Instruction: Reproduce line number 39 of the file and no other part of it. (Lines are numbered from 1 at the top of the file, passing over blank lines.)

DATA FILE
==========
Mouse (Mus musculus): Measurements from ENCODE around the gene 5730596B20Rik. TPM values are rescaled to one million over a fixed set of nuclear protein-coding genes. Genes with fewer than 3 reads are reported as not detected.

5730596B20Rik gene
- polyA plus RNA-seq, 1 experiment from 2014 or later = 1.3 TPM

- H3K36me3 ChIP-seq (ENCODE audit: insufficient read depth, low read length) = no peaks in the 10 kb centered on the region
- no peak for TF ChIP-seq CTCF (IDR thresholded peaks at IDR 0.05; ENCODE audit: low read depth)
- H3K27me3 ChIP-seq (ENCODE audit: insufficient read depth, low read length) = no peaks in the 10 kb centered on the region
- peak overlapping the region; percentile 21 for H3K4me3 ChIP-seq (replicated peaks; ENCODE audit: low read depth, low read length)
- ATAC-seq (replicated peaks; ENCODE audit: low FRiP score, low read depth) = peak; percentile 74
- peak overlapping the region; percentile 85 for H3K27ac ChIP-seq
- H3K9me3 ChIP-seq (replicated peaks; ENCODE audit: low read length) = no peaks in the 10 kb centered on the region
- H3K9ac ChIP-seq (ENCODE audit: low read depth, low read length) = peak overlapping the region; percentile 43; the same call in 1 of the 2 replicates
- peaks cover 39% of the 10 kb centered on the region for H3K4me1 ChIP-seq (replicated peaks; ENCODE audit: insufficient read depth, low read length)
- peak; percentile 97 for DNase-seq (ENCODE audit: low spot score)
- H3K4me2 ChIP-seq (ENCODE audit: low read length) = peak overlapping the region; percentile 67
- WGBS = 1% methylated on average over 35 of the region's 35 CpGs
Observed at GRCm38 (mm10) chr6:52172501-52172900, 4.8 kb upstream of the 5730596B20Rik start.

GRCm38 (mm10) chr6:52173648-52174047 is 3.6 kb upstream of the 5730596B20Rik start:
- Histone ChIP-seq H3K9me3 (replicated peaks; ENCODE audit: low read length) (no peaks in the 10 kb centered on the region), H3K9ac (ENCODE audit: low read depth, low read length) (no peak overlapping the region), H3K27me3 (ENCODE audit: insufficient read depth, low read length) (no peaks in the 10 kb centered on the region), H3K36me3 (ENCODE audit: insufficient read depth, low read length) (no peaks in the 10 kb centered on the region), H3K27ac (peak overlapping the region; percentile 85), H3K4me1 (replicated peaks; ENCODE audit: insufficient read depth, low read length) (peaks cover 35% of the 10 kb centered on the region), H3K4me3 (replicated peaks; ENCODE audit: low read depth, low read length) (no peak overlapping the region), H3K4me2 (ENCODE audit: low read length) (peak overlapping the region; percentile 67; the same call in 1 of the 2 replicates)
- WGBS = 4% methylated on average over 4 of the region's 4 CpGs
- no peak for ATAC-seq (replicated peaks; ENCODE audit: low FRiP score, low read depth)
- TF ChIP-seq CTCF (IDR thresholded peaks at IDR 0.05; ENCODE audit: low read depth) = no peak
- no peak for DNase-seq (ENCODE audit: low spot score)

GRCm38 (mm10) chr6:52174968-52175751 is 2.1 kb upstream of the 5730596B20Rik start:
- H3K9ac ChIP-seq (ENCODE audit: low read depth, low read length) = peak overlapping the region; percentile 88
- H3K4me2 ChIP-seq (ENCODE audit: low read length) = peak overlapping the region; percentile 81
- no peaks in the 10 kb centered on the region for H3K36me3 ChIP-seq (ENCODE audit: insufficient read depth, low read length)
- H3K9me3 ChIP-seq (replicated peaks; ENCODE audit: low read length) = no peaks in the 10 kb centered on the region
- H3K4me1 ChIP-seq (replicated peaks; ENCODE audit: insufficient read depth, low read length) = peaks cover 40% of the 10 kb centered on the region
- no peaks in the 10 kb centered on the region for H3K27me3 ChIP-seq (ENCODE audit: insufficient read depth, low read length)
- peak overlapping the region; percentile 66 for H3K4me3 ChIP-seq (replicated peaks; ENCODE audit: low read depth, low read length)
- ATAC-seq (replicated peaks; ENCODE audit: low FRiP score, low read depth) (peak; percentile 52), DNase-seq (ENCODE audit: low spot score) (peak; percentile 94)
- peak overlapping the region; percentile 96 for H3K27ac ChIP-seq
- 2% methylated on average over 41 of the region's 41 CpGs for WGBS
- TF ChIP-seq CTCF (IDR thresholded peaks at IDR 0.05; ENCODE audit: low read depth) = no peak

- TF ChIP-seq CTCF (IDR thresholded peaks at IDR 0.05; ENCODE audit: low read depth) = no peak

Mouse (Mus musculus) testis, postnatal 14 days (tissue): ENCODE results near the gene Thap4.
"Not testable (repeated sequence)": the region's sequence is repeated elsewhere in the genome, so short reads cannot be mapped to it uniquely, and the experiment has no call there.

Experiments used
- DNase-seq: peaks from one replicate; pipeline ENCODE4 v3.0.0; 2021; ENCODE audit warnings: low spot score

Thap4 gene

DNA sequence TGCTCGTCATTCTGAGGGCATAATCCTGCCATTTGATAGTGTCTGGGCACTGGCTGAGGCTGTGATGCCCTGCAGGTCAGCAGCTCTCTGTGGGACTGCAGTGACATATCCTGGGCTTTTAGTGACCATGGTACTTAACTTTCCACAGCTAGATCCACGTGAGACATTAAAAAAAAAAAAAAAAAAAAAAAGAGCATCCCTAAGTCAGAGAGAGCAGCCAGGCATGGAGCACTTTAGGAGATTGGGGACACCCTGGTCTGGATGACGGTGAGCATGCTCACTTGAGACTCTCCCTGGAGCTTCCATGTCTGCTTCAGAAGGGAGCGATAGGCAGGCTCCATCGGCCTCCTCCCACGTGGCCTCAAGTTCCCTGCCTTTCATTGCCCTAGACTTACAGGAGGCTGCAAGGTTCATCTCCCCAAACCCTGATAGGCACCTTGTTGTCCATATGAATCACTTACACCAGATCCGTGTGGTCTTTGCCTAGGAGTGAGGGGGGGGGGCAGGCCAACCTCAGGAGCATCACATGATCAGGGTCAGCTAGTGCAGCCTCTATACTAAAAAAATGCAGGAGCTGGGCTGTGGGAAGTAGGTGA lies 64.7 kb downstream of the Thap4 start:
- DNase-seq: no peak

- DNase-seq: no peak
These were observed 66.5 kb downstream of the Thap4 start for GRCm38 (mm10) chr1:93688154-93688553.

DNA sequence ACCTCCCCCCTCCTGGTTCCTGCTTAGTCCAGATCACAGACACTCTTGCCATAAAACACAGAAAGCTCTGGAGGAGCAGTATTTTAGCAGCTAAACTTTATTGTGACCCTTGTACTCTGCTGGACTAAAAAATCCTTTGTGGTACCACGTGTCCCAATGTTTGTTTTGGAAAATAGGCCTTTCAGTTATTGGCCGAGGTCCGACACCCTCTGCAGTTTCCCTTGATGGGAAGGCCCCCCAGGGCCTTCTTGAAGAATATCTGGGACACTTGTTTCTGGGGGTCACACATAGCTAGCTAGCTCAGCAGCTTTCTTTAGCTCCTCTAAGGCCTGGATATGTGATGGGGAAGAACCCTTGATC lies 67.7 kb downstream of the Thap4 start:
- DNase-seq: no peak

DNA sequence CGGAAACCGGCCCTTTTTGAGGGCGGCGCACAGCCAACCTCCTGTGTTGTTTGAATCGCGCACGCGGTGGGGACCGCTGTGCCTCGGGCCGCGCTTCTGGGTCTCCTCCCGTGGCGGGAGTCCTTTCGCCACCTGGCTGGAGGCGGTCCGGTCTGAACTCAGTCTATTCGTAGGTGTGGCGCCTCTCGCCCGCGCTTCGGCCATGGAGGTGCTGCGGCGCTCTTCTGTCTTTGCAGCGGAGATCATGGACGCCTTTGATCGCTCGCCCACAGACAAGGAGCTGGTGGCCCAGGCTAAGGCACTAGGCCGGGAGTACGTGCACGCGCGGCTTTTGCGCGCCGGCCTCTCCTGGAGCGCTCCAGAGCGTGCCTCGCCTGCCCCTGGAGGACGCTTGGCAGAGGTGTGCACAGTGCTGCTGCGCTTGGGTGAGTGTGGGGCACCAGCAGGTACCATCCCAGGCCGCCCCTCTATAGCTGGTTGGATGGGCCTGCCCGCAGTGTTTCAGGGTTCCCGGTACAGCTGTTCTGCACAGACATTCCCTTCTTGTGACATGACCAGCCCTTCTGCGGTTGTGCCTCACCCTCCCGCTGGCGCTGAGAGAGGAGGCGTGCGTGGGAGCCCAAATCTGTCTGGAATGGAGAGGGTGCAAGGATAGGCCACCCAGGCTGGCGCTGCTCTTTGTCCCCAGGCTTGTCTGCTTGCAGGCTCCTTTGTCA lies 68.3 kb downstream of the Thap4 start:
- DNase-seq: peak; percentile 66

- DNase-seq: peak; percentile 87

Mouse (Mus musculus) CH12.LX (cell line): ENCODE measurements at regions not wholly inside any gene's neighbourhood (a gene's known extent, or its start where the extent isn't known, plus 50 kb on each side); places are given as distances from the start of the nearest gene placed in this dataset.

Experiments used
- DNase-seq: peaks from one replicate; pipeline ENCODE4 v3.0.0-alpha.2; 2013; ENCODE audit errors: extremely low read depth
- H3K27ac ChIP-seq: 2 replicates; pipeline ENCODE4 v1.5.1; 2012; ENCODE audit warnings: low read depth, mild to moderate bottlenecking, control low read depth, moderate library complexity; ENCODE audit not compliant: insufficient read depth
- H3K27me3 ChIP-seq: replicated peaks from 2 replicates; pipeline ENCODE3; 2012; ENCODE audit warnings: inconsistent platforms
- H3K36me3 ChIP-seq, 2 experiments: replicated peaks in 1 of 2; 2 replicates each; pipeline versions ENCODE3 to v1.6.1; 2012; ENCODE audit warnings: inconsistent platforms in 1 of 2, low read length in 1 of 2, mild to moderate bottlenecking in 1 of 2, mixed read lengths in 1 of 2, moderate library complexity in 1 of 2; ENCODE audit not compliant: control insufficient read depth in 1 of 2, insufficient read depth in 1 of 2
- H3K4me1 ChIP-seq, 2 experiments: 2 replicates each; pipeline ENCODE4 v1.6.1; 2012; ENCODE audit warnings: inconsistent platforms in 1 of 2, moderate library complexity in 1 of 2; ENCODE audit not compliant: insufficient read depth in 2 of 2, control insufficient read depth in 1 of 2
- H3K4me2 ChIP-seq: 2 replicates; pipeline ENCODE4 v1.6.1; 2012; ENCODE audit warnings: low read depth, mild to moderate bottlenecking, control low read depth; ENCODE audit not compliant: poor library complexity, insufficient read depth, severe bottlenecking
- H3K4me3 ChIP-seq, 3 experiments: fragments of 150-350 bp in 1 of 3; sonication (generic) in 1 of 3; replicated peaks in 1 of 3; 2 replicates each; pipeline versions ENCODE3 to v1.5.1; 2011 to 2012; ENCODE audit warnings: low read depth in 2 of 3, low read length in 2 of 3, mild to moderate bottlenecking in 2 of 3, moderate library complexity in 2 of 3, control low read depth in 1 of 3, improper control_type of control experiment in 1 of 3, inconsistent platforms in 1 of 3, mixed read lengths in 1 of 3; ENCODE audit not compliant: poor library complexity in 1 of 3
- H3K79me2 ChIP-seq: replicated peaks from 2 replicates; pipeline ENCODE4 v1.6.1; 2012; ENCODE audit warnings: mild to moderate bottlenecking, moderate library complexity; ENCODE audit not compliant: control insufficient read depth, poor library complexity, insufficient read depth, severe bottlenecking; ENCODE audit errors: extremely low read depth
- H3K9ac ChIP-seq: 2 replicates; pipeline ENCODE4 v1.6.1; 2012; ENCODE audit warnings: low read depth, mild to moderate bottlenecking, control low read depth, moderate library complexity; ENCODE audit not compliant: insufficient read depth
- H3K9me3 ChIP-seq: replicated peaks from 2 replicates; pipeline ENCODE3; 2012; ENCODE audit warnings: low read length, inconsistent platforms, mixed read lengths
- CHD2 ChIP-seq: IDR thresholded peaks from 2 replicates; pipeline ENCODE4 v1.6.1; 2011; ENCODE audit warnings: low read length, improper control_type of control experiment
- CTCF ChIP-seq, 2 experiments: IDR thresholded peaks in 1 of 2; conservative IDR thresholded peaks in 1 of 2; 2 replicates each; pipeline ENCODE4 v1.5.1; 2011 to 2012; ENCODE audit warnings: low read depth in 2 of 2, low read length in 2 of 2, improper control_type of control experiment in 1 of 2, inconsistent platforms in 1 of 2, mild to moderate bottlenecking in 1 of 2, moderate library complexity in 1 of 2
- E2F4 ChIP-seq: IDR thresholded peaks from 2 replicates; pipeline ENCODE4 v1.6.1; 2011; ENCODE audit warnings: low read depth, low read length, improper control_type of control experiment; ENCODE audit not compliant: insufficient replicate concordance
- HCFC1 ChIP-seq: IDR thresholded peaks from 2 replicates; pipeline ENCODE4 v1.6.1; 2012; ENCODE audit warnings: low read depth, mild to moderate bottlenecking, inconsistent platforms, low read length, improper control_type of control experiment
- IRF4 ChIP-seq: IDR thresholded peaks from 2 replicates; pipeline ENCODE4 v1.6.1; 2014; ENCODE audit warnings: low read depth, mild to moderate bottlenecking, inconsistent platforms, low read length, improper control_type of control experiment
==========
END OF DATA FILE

- DNase-seq: peaks from one replicate; pipeline ENCODE4 v3.0.0; 2021; ENCODE audit warnings: low spot score